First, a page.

There are many more, but you’ll have to wait until we release our documentary.
Old School Gamer Magazine: Do you think preserving older gameplay mechanics in new games is important?
Serra: Of course, I find it really important to preserve the traditional point-and-click mechanics, but it’s also important to give them a little update to make the game more accessible to people who normally aren’t big fans of this genre. For example, we sacrificed the classic on-screen verb interface and simplified the UI to just 3 buttons on the mouse: left-click for all the actions, right-click to “look at”, and wheel to pop-up the inventory. Like this, we don’t have to lose 1/3 of our beautiful environment to the interface. We also added functions that make the game “faster” to play. For example, holding down the left button while the character walks will make her go faster, double-clicking on certain doors and paths will change the location immediately, and you’ll also be able to skip conversations.
Old School Gamer Magazine: What’s your favorite memory as a gamer?
Serra: I have so many, for example, I remember with a smile every time how my dad used to bring me new games every now and then. I remember looking at the art on the boxes, which I enjoyed as much as playing them. I spent hours playing with the code wheel of Monkey Island. I also remember when I used to help around the house and I got some pocket money for it. Then, when I got enough, I used it to buy my first game. That was Full Throttle. And of course, getting stuck with puzzles in various adventures, talking about different ways to solve them with my brother. (Oh yeah, good old times…)
Old School Gamer Magazine: Who will enjoy this game the most?
Serra: It’s a game made by fans of point-and-click adventure games for fans of point-and-click adventure games, and for anyone who likes good stories, crazy puzzles, and colorful dialogue.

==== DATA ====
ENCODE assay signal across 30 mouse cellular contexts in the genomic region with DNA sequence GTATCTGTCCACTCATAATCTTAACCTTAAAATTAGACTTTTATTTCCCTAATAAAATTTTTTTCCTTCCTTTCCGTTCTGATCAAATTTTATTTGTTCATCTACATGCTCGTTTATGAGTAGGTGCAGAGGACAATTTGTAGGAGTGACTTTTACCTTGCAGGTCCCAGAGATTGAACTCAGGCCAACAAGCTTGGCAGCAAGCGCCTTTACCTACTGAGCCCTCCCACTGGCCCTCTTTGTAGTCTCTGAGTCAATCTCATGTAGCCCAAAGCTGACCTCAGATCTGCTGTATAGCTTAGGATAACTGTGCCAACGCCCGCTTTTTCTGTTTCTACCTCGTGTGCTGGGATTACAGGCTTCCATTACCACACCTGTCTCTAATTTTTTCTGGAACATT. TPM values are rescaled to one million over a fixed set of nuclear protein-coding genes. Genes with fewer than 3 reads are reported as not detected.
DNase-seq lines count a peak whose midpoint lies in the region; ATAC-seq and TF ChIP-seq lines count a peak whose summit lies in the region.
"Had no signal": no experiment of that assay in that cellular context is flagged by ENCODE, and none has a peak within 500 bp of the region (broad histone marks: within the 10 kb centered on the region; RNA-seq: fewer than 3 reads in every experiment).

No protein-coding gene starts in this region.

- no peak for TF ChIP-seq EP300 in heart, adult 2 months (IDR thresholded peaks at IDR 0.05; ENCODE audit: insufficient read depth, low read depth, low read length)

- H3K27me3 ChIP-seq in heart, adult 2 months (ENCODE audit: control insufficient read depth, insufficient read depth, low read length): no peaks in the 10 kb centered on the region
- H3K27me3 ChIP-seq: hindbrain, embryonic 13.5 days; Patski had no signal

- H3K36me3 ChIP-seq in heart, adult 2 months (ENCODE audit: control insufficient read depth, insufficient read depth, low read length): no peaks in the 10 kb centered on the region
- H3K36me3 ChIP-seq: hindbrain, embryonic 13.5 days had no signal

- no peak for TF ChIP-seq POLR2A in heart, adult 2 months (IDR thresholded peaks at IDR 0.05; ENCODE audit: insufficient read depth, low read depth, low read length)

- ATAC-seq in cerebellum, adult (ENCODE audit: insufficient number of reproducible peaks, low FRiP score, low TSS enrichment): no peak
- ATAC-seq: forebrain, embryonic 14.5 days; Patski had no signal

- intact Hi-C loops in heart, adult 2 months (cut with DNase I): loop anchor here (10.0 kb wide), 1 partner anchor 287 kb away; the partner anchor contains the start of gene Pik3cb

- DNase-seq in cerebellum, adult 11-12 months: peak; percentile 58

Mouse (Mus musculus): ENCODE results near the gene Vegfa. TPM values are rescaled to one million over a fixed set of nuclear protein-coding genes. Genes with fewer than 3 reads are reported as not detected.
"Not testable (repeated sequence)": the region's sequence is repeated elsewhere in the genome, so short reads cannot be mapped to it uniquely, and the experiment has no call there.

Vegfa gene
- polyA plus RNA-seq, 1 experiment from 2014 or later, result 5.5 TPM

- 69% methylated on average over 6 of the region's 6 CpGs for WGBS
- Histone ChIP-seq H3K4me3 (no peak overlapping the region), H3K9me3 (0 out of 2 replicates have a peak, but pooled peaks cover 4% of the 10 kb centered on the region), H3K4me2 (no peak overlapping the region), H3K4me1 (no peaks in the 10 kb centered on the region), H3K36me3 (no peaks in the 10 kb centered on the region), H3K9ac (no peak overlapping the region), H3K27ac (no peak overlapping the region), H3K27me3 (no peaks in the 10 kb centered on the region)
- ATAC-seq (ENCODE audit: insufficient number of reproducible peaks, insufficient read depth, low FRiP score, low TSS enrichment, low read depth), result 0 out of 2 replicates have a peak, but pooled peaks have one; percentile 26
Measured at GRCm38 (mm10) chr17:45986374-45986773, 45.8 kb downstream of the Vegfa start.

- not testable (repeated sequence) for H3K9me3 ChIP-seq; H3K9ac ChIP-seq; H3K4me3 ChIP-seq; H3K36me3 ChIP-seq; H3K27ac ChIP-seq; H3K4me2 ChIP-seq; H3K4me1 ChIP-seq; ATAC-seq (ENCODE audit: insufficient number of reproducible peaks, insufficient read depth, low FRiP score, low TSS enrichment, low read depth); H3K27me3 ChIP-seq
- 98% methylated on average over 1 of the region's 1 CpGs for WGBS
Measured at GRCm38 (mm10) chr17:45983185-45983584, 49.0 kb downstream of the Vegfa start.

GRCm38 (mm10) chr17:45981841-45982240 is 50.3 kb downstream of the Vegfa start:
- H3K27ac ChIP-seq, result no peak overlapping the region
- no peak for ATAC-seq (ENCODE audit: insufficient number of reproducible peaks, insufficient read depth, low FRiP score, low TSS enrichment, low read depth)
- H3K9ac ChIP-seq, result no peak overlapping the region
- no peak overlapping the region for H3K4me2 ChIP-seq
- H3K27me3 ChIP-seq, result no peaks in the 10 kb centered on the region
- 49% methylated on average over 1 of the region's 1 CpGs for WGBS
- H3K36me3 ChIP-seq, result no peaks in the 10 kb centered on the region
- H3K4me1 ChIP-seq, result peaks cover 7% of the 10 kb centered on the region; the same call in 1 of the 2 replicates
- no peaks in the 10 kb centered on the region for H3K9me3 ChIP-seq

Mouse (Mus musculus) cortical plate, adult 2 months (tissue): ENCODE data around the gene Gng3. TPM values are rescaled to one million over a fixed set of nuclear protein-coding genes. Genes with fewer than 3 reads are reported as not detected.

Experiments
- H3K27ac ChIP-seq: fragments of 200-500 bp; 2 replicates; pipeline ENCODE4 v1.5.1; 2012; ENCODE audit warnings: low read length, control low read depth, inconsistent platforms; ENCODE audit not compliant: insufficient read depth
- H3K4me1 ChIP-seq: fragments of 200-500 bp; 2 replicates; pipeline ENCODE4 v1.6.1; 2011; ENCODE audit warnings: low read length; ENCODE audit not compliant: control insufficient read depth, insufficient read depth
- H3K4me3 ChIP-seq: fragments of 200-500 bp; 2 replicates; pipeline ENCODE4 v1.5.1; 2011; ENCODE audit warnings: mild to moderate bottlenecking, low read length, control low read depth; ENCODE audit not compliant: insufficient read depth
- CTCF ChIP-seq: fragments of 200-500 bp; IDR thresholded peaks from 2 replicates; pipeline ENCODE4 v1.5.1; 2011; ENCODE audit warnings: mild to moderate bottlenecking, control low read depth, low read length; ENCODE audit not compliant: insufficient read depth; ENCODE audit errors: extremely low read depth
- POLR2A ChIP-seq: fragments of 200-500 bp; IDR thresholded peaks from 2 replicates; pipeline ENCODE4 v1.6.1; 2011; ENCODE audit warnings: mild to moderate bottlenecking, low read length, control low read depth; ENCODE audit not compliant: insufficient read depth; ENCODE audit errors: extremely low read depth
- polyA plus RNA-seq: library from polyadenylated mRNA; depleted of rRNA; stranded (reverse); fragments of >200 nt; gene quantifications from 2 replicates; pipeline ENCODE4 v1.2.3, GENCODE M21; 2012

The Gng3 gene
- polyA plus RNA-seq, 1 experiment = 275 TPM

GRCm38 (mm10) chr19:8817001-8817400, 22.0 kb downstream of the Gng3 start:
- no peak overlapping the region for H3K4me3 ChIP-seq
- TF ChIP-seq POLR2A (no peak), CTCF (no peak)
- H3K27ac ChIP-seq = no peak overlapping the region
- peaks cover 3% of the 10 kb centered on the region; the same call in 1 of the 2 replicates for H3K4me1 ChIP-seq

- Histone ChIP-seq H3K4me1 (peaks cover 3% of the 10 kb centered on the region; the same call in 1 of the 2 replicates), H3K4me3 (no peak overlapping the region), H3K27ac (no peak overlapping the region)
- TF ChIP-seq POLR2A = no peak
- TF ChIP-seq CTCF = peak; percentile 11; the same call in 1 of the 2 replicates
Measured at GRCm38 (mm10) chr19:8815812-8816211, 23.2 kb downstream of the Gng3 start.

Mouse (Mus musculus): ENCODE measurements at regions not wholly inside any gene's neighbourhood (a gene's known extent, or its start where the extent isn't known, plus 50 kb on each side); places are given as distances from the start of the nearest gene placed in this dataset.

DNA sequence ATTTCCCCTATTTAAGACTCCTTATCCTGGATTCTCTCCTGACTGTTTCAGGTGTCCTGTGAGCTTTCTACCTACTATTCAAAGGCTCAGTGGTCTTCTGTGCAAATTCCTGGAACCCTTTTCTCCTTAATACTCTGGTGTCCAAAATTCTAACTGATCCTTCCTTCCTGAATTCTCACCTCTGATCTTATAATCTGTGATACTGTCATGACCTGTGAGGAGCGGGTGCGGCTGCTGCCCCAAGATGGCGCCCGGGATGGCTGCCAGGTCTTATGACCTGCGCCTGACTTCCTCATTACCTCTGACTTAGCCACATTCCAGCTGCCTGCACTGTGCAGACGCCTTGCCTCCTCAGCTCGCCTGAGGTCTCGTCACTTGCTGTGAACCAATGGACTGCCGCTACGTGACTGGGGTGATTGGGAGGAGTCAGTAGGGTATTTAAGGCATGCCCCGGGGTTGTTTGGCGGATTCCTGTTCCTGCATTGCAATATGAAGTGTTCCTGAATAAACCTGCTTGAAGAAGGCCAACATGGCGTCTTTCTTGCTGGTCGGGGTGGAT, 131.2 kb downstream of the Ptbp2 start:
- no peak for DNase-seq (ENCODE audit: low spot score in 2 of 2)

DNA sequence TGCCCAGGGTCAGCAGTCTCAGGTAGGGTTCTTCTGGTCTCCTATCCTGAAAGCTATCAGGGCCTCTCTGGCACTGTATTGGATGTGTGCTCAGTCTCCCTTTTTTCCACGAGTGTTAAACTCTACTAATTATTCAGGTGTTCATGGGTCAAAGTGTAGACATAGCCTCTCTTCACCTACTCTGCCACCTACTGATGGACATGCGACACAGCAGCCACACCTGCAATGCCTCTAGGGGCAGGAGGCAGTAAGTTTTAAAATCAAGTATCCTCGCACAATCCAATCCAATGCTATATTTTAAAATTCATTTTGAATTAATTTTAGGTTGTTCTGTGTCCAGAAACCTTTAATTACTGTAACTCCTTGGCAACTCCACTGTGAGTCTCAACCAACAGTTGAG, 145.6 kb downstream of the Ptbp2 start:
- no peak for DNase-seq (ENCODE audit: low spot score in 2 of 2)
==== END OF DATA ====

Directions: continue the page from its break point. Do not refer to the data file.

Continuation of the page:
Old School Gamer Magazine: Bottom Line, why must someone play this game?
Serra: So many reasons, but apart from all I’ve already mentioned, gamers should play “3 Minutes to Midnight” because we made sure this game is something they will love and enjoy. Nobody can imagine how much work, effort, and love we put in this game. We took care of every single detail in the environments, and we polished every character, every animation. We read every sentence a thousand times to make it concise, fun and perfect. We hope everyone will appreciate this from the very first second they play this game.
Old School Gamer Magazine: How do you want this game to be remembered?
Serra: We want everyone to play it, have fun with it and love it. So, in the end, you will remember 3 Minutes to Midnight as an awesome story with unexpected twists, fun and crazy puzzles but with quite logical solutions, and beautiful art design.
Old School Gamer Magazine: What’s next?
Serra: Right now, we are 100% focused on 3 Minutes to Midnight. It’s our first game and everything has to be perfect. However, we are also working on concepts of two other projects that hopefully we will be able to bring to life soon. In fact, the development of one of them should begin at some point in 2019.
Old School Gamer Magazine: Anything else you’d like to add?
Serra: Yes, a couple of things, first I would like to give a big shout-out to our core team: Pavlina Kacerova who does PR & Marketing, Daniel Peña who does character design, David Puerta who’s in charge of the environments, Jorge Bompart our animator, and especially Julen Diéguez. Julen is our programmer, and he’s been working the extra mile to get this project done. Without him, we wouldn’t have even made it to E3 in time.
Patrick Hickey Jr. is the author of the book, “The Minds Behind the Games: Interviews With Cult and Classic Video Game Developers,” from McFarland And Company. Featuring interviews with the creators of 36 popular video games–including Deus Ex, NHLPA 93, Night Trap, Mortal Kombat, Wasteland and NBA Jam–the book gives a behind-the-scenes look at the creation of some of the most influential and iconic (and sometimes forgotten) games of all time. Recounting endless hours of painstaking development, the challenges of working with mega-publishers and the uncertainties of public reception, the interviewees reveal the creative processes that produced some of gaming’s classic titles.